Another measure that has created controversy and discussion is the strengthening of the nation's borders. Many believe the border fence and other security measures on the Southern border will help keep illegal aliens out of the country, but will keep at least some terrorists out as well. In the past, it has been relatively simply to travel between countries both on the Northern and Southern borders, but increased security has made it more difficult, and there have been some suspected terrorists caught trying to come into the country though these channels. The security at the borders needs to be strengthened even more, especially in Canada, where in many areas it is a simple matter to walk from one country to the other outside of boarder security. To keep the country truly safe, all the borders need to be secured and strengthened, and that includes the ports and waterways as well.

Protecting Internal Hubs

One of the problems facing those who hope to foil terror strikes in the U.S. And abroad is the growing reliance on technology and transportation hubs that control vast arrays of travel and communication networks. Author Thomas R. Mockaitis notes, "To take a single example, the entire East-West rail network depends on a single turnstile located in Cincinnati, Ohio to reroute trains. The reliance of vast areas of the public and private sector on computer technology and the Internet has been a source of endless anxiety among those assessing threats to the U.S."

These targets, if destroyed, could cause thousands of casualties, and could tie up transportation and communication for months or even years, rather than the days and weeks it took to initially recover from the 9/11 attacks.

Imagine the chaos if terrorists successfully hit banking or computer communications hubs in the country. The implications for business and personal life are tremendous - in fact, they are unimaginable. Many in U.S. security have already imagined the chaos an attack could bring, and feel it is one of the biggest impending threats to the country. Another expert author notes, "The CIA, meanwhile, has warned that it treats Information Warfare (IW) (a potential 'weapon of mass disruption') as one of the two main threats to American national security, the other being nuclear, biological and chemical weapons (all 'weapons of mass destruction')."

Clearly, protecting these hubs is an integral part of countering terrorist attacks in the country, but how can this be accomplished?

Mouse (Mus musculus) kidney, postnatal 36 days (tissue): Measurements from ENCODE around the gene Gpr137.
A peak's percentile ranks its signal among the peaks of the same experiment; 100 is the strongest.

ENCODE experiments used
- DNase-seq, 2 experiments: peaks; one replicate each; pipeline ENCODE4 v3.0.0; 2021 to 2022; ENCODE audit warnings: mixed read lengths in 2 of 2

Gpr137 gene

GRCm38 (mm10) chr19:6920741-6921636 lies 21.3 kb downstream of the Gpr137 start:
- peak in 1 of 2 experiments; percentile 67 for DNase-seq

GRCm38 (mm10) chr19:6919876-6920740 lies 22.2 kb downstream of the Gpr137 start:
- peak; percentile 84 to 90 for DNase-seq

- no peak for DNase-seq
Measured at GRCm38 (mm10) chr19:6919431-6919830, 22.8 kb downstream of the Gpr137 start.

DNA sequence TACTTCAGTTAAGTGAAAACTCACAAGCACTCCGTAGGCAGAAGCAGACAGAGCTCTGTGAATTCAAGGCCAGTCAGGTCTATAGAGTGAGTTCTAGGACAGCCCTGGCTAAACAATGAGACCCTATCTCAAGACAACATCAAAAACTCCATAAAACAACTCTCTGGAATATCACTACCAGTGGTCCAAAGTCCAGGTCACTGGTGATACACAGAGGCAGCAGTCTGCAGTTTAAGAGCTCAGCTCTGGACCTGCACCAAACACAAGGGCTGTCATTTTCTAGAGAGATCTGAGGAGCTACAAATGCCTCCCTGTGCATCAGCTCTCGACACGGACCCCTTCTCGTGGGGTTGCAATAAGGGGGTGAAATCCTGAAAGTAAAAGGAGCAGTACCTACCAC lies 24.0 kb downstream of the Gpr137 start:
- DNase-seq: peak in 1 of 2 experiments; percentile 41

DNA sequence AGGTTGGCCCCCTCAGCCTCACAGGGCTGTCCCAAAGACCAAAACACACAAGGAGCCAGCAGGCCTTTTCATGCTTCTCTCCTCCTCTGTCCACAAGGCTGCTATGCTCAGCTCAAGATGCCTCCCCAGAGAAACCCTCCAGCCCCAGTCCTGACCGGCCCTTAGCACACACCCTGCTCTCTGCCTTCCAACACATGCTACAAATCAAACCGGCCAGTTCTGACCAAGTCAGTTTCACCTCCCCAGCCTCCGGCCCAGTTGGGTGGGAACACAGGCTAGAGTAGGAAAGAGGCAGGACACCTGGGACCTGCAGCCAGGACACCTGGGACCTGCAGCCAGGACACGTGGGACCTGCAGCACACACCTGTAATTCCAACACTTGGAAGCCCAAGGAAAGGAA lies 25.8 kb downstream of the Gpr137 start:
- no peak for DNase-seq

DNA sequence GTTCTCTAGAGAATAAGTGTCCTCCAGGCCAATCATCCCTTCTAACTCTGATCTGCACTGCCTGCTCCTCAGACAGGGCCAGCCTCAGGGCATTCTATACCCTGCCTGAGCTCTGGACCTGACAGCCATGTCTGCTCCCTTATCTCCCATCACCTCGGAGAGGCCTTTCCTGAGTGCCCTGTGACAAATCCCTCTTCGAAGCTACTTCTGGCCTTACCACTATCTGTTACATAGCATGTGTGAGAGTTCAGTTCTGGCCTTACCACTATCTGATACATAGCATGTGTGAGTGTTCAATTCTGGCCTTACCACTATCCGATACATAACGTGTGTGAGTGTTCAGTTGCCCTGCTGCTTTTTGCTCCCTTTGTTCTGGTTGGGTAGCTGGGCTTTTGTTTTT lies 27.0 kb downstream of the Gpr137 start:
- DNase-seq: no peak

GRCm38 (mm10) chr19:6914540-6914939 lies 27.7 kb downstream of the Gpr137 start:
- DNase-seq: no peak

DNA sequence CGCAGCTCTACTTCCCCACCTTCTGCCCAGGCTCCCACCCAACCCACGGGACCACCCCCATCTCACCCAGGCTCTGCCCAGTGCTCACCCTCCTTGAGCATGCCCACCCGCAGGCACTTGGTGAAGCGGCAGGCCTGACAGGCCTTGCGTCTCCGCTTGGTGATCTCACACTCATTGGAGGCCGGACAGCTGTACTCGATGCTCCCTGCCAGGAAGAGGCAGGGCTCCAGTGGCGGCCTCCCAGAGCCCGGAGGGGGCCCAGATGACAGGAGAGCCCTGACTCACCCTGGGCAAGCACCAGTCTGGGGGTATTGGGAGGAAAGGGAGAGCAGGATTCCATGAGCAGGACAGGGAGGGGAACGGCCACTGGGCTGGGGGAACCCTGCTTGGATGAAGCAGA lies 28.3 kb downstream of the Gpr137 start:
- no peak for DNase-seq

Many experts feel the best way to deal with these threats is to monitor terrorist organizations as closely as possible through intelligence and infiltration, and to track them via the use of satellites and other electronic means. Experts also feel that the world needs to reduce its reliance on technologies and information systems, or at least spread them out throughout the globe so they are less vulnerable to attack and subterfuge.

Target Hardening and Displacement

Target hardening, which is sometimes called target displacement, is another way for the country to ensure critical targets in and out of the country are well guarded and secure. Placing high security monitoring and staff on nuclear power generators to ensure their safety after the 9/11 attacks is an example of target hardening, and so is the increased security at the nation's airports. In effect, target hardening is the deepening of protection around a target that is vulnerable, and making is less vulnerable. This makes it more difficult for the terrorist groups to overcome the security and attack the target, and they normally turn to a "softer" or less critical target.

While some target hardening has taken place throughout the country, there are still numerous vulnerable targets that must be addressed. In addition, many of our foreign embassies and business ventures are also very vulnerable, and the security around these locations should be hardened as well.

Chemical and biological WMDs

Many experts believe the two biggest terrorist threats currently facing the United States are chemical and/or biological weapons of mass destruction. The subway attack in Japan is an excellent example of this kind of attack. In 1995, a Japanese religious group placed a bag of the nerve gas sarin on a subway platform. Twelve people were killed and over 5,000 were injured in the biological attack, and most experts feel… [END OF PREVIEW]

Four Different Ordering Options:

?
Which Option Should I Choose?

1.  Buy the full, 10-page paper:  $28.88

or

2.  Buy + remove from all search engines
(Google, Yahoo, Bing) for 30 days:  $38.88

or

3.  Access all 175,000+ papers:  $41.97/mo

(Already a member?  Click to download the paper!)

or

4.  Let us write a NEW paper for you!

Ask Us to Write a New Paper
Most popular!

Terrorism Is a Weapon of the Weak Global Jihad a Myth or Reality Essay


Effects of Counter-Terrorism Legislations on Societies and Civil Rights Research Proposal


Terrorism Different Topics, 3 Pages Each) Term Paper


Counter Terrorism You Are a Senior Counterterrorism Term Paper


Is Terrorism Effective? Essay


View 553 other related papers  >>

Cite This Term Paper:

APA Format

Countering the New Terrorism.  (2007, January 19).  Retrieved July 23, 2019, from https://www.essaytown.com/subjects/paper/countering-new-terrorism/1812223

MLA Format

"Countering the New Terrorism."  19 January 2007.  Web.  23 July 2019. <https://www.essaytown.com/subjects/paper/countering-new-terrorism/1812223>.

Chicago Format

"Countering the New Terrorism."  Essaytown.com.  January 19, 2007.  Accessed July 23, 2019.
https://www.essaytown.com/subjects/paper/countering-new-terrorism/1812223.